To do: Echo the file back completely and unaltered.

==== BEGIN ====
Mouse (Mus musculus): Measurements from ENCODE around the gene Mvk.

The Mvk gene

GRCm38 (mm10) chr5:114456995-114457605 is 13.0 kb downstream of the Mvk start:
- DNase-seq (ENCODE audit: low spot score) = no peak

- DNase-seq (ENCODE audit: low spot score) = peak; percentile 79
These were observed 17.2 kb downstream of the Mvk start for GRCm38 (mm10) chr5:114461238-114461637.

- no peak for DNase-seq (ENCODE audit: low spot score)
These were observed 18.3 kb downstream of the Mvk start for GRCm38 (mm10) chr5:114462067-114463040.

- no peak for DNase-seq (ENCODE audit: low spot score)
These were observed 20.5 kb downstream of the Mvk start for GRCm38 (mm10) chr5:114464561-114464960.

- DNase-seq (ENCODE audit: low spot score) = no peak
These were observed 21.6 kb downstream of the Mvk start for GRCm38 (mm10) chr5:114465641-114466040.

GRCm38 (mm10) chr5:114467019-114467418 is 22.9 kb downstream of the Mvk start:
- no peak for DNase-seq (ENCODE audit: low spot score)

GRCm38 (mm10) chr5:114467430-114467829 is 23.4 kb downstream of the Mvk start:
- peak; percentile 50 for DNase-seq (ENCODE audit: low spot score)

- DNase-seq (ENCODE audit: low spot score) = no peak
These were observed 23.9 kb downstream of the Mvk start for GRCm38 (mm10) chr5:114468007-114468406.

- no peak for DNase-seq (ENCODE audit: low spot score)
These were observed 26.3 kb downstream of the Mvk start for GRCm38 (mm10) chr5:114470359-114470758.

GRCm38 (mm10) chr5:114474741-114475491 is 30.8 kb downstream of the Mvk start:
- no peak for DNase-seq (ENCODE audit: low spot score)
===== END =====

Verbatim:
Mouse (Mus musculus): Measurements from ENCODE around the gene Mvk.

The Mvk gene

GRCm38 (mm10) chr5:114456995-114457605 is 13.0 kb downstream of the Mvk start:
- DNase-seq (ENCODE audit: low spot score) = no peak

- DNase-seq (ENCODE audit: low spot score) = peak; percentile 79
These were observed 17.2 kb downstream of the Mvk start for GRCm38 (mm10) chr5:114461238-114461637.

- no peak for DNase-seq (ENCODE audit: low spot score)
These were observed 18.3 kb downstream of the Mvk start for GRCm38 (mm10) chr5:114462067-114463040.

- no peak for DNase-seq (ENCODE audit: low spot score)
These were observed 20.5 kb downstream of the Mvk start for GRCm38 (mm10) chr5:114464561-114464960.

- DNase-seq (ENCODE audit: low spot score) = no peak
These were observed 21.6 kb downstream of the Mvk start for GRCm38 (mm10) chr5:114465641-114466040.

GRCm38 (mm10) chr5:114467019-114467418 is 22.9 kb downstream of the Mvk start:
- no peak for DNase-seq (ENCODE audit: low spot score)

GRCm38 (mm10) chr5:114467430-114467829 is 23.4 kb downstream of the Mvk start:
- peak; percentile 50 for DNase-seq (ENCODE audit: low spot score)

- DNase-seq (ENCODE audit: low spot score) = no peak
These were observed 23.9 kb downstream of the Mvk start for GRCm38 (mm10) chr5:114468007-114468406.

- no peak for DNase-seq (ENCODE audit: low spot score)
These were observed 26.3 kb downstream of the Mvk start for GRCm38 (mm10) chr5:114470359-114470758.

GRCm38 (mm10) chr5:114474741-114475491 is 30.8 kb downstream of the Mvk start:
- no peak for DNase-seq (ENCODE audit: low spot score)